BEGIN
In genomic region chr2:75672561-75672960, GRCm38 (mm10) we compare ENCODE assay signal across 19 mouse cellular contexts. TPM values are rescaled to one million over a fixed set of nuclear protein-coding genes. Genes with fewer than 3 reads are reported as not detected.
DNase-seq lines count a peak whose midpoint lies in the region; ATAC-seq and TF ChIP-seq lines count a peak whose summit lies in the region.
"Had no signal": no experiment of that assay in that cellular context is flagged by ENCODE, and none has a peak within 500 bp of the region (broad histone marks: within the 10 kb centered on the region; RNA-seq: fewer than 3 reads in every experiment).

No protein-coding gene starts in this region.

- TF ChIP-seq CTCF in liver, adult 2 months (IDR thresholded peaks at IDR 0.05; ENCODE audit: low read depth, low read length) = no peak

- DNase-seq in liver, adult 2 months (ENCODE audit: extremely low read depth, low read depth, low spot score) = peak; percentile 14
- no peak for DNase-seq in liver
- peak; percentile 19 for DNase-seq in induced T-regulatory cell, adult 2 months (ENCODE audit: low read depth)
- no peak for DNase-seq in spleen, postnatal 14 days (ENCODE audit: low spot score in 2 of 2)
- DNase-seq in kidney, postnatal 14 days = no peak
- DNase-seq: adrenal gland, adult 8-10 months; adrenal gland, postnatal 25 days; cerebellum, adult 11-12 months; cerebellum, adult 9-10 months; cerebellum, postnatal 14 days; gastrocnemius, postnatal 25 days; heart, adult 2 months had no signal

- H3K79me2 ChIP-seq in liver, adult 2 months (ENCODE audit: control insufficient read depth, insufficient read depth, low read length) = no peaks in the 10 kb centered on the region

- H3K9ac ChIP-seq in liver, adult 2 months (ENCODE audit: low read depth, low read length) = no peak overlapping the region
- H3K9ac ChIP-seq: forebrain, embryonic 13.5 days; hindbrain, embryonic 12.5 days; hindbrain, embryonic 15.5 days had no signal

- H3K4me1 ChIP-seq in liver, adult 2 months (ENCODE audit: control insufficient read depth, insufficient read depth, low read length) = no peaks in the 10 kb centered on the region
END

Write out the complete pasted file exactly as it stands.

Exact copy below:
In genomic region chr2:75672561-75672960, GRCm38 (mm10) we compare ENCODE assay signal across 19 mouse cellular contexts. TPM values are rescaled to one million over a fixed set of nuclear protein-coding genes. Genes with fewer than 3 reads are reported as not detected.
DNase-seq lines count a peak whose midpoint lies in the region; ATAC-seq and TF ChIP-seq lines count a peak whose summit lies in the region.
"Had no signal": no experiment of that assay in that cellular context is flagged by ENCODE, and none has a peak within 500 bp of the region (broad histone marks: within the 10 kb centered on the region; RNA-seq: fewer than 3 reads in every experiment).

No protein-coding gene starts in this region.

- TF ChIP-seq CTCF in liver, adult 2 months (IDR thresholded peaks at IDR 0.05; ENCODE audit: low read depth, low read length) = no peak

- DNase-seq in liver, adult 2 months (ENCODE audit: extremely low read depth, low read depth, low spot score) = peak; percentile 14
- no peak for DNase-seq in liver
- peak; percentile 19 for DNase-seq in induced T-regulatory cell, adult 2 months (ENCODE audit: low read depth)
- no peak for DNase-seq in spleen, postnatal 14 days (ENCODE audit: low spot score in 2 of 2)
- DNase-seq in kidney, postnatal 14 days = no peak
- DNase-seq: adrenal gland, adult 8-10 months; adrenal gland, postnatal 25 days; cerebellum, adult 11-12 months; cerebellum, adult 9-10 months; cerebellum, postnatal 14 days; gastrocnemius, postnatal 25 days; heart, adult 2 months had no signal

- H3K79me2 ChIP-seq in liver, adult 2 months (ENCODE audit: control insufficient read depth, insufficient read depth, low read length) = no peaks in the 10 kb centered on the region

- H3K9ac ChIP-seq in liver, adult 2 months (ENCODE audit: low read depth, low read length) = no peak overlapping the region
- H3K9ac ChIP-seq: forebrain, embryonic 13.5 days; hindbrain, embryonic 12.5 days; hindbrain, embryonic 15.5 days had no signal

- H3K4me1 ChIP-seq in liver, adult 2 months (ENCODE audit: control insufficient read depth, insufficient read depth, low read length) = no peaks in the 10 kb centered on the region